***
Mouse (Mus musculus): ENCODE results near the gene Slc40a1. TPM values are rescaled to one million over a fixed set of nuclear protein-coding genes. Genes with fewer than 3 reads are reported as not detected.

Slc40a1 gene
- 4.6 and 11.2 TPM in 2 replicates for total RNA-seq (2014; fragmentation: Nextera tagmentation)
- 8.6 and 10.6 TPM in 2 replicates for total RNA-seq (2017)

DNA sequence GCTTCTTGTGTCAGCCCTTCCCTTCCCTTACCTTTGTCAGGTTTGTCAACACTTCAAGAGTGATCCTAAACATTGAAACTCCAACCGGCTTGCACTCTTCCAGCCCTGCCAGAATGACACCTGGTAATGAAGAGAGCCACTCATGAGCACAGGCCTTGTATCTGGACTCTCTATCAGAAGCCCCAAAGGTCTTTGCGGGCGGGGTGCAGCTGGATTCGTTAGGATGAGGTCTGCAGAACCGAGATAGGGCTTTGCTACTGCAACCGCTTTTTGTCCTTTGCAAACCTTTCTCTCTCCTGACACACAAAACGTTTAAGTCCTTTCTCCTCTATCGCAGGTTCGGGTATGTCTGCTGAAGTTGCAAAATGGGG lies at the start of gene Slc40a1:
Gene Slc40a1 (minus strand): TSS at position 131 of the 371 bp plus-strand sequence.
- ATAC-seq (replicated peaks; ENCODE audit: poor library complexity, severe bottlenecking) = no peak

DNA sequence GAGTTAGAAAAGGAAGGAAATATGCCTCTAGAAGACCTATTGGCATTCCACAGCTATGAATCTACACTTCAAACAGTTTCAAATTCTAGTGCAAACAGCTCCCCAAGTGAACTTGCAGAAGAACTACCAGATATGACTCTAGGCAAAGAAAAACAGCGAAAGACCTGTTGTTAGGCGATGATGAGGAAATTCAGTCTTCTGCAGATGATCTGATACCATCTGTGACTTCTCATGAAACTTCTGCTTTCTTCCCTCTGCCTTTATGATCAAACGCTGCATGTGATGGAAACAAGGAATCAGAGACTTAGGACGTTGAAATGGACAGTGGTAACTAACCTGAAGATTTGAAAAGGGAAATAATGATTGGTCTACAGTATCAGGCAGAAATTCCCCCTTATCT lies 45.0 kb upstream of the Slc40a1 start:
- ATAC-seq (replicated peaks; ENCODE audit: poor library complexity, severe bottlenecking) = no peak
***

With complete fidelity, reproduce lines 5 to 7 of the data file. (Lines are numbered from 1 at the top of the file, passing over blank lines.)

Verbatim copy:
DNA sequence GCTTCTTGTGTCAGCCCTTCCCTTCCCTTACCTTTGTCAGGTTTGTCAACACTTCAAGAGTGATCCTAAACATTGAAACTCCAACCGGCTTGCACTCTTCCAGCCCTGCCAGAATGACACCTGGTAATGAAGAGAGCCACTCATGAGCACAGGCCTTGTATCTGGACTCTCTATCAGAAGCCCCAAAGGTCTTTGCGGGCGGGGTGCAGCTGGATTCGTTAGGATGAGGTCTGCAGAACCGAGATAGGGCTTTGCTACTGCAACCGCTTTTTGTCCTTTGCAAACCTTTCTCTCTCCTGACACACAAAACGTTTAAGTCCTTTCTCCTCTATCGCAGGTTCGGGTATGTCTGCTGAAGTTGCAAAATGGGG lies at the start of gene Slc40a1:
Gene Slc40a1 (minus strand): TSS at position 131 of the 371 bp plus-strand sequence.
- ATAC-seq (replicated peaks; ENCODE audit: poor library complexity, severe bottlenecking) = no peak